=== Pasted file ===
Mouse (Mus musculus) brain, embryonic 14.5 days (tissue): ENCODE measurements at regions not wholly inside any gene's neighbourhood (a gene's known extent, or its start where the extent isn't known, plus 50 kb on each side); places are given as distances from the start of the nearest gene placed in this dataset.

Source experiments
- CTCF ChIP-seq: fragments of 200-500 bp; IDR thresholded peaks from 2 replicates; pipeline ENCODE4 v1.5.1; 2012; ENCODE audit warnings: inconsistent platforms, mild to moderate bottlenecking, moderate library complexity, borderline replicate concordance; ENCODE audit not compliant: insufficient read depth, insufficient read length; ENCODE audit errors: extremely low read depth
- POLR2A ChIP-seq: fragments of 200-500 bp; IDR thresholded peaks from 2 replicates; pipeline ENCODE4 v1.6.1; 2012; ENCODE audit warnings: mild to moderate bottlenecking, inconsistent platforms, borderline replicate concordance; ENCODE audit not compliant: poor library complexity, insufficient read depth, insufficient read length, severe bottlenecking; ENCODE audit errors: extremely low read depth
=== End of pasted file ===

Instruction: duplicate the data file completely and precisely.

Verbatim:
Mouse (Mus musculus) brain, embryonic 14.5 days (tissue): ENCODE measurements at regions not wholly inside any gene's neighbourhood (a gene's known extent, or its start where the extent isn't known, plus 50 kb on each side); places are given as distances from the start of the nearest gene placed in this dataset.

Source experiments
- CTCF ChIP-seq: fragments of 200-500 bp; IDR thresholded peaks from 2 replicates; pipeline ENCODE4 v1.5.1; 2012; ENCODE audit warnings: inconsistent platforms, mild to moderate bottlenecking, moderate library complexity, borderline replicate concordance; ENCODE audit not compliant: insufficient read depth, insufficient read length; ENCODE audit errors: extremely low read depth
- POLR2A ChIP-seq: fragments of 200-500 bp; IDR thresholded peaks from 2 replicates; pipeline ENCODE4 v1.6.1; 2012; ENCODE audit warnings: mild to moderate bottlenecking, inconsistent platforms, borderline replicate concordance; ENCODE audit not compliant: poor library complexity, insufficient read depth, insufficient read length, severe bottlenecking; ENCODE audit errors: extremely low read depth